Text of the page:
Both monks and nuns came to Fr. Seraphim for counsel; among their number were abbots and abbesses. He expressed to them his thoughts concerning the obligations of a monastery superior.
”The superior of the monastery,” he said, ”should be perfect in all virtues, and the senses of his soul should be trained by long study in the discernment of good and evil (cf. Heb. 5:18).
”The superior should be experienced in the Holy Scriptures, he should study the Law of God day and night; thus by this exercise he might gain the gift of discernment of good and evil.
”The true knowledge of good and evil can be had only when the ascetic of piety comes to sympathise with the future judgment, and has a foretaste of eternal blessedness, which is formed in the souls of the pious even in this life, in a hidden and spiritual manner.
”Until a man has acquired discernment of good and evil he is not capable of shepherding rational sheep, only irrational ones, for without the knowledge of good and evil we cannot determine the activities of the evil one.
”Therefore the superior, as the pastor of rational sheep, must have the gift of discernment, so that in every situation he would be able to give useful advice to anyone who requests his instruction, for, as Peter the Damascene says (in the Philokalia, on the instruction of souls in the virtues, Part 3, page 52), not everyone can be trusted to counsel those who seek it—only those who have received the gift of discernment from God after long practice in asceticism, having acquired a keen mind.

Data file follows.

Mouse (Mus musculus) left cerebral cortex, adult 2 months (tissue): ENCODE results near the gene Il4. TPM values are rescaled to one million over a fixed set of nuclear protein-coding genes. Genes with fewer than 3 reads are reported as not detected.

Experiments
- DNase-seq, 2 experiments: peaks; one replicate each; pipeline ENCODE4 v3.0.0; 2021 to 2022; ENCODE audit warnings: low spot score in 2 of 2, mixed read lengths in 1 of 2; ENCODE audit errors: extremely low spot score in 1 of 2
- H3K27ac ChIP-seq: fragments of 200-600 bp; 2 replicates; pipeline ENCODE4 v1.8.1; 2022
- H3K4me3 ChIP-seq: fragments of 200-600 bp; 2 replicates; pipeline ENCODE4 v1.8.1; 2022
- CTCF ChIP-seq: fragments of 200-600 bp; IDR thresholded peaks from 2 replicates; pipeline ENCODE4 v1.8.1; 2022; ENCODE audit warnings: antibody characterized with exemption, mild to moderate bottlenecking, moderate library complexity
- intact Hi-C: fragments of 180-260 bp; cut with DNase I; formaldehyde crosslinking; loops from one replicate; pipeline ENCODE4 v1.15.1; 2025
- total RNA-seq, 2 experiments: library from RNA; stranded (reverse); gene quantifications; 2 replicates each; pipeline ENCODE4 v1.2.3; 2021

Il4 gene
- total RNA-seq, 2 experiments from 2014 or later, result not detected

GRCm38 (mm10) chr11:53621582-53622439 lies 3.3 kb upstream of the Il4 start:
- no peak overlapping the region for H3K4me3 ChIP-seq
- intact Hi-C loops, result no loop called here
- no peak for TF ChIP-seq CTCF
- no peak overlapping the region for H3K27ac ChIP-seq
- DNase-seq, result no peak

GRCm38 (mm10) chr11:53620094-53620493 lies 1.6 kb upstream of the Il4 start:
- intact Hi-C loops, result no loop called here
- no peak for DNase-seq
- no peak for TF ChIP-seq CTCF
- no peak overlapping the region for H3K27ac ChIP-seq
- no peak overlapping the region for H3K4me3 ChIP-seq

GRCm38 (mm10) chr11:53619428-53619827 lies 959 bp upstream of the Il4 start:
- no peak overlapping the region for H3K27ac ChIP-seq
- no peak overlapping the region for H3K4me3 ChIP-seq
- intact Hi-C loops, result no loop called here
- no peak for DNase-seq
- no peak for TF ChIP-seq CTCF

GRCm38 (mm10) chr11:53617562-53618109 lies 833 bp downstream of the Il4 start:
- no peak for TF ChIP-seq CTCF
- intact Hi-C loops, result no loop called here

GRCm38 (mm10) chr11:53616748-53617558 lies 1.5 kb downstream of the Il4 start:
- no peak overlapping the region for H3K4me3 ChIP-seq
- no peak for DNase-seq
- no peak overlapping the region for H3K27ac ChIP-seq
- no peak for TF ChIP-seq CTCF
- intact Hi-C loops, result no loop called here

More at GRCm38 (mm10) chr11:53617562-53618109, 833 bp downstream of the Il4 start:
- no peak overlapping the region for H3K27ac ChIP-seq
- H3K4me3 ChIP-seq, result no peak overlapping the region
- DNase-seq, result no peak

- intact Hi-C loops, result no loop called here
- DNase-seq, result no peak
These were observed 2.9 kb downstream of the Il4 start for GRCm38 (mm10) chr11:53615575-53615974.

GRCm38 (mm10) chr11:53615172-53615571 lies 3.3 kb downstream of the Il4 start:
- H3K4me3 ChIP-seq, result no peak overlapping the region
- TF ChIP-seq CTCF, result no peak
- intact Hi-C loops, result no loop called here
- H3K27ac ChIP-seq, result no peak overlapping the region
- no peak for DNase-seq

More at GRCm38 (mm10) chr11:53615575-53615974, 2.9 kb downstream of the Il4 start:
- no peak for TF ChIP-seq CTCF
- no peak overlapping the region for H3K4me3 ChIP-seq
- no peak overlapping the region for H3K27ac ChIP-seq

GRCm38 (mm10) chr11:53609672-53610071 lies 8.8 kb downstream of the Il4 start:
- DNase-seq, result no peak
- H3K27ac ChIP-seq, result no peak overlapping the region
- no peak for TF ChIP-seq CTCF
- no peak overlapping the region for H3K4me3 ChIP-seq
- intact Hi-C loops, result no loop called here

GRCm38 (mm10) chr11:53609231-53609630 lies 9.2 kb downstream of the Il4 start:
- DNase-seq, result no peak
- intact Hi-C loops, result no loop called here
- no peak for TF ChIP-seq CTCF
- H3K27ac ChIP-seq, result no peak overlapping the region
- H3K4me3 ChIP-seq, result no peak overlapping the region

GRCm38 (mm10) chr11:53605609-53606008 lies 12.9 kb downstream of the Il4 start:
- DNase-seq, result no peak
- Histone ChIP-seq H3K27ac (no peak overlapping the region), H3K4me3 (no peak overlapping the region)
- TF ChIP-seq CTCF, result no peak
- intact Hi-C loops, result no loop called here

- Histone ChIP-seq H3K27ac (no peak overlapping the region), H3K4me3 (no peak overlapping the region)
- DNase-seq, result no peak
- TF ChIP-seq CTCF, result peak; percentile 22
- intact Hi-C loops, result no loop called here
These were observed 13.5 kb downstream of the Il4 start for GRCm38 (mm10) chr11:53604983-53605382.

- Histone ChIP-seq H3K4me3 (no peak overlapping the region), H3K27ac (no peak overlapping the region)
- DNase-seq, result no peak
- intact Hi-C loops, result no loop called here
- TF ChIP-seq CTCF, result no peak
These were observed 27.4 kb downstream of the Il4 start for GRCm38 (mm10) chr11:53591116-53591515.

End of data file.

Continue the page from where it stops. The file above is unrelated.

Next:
”The superior should have the gift of penetrating thought, so that by understanding things past and present he might discern the enemy’s snares.
”One distinguishing characteristic of the superior should be his love for his inferiors: for the true pastor, according to the words of St John Climacus, is shown by his love for his flock. For it is out of love that the Chief Shepherd was crucified on the cross (from the chapter ”To the Shephard, paragraph. 5).”
Other abbots, concerned for the salvation of those entrusted to their leadership, asked St. Seraphim about how to lead the brethren. In answer to one of them, St. Seraphim gave the following instructions:
”Let every superior always be as a wise mother to his subordinates.”
”A loving mother does not live for herself, but rather for her children. She bears the infirmities of her ailing children with love; if they should fall into uncleanness she washes them, cleanses them quietly and peacefully, dresses them in a new white garments, warms them, feeds them, consoles them, and tries to surround them with care, so that she might never hear them cry at all; such children are well-disposed to their mother. So should every superior live not to please himself, but to please his subordinates; he should be condescending to their weaknesses, bear the infirm with love, doctor their wounds of sins with the compress of mercy, lift up the fallen with meekness. He should quietly cleanse those who are befouled with some impure vice by requiring fasting and prayer of them above the norm; he should clothe them with instruction and his own exemplary life in the garment of the virtues, be unceasingly vigilant over them, console them in every way, and guard their peace and well-being on all sides, so that he might never hear the slightest cry or murmuring from them. Then they will strive with zeal to provide the superior with peace and calm.”
From the book, St. Seraphim of Sarov, by Elena Kontsevitch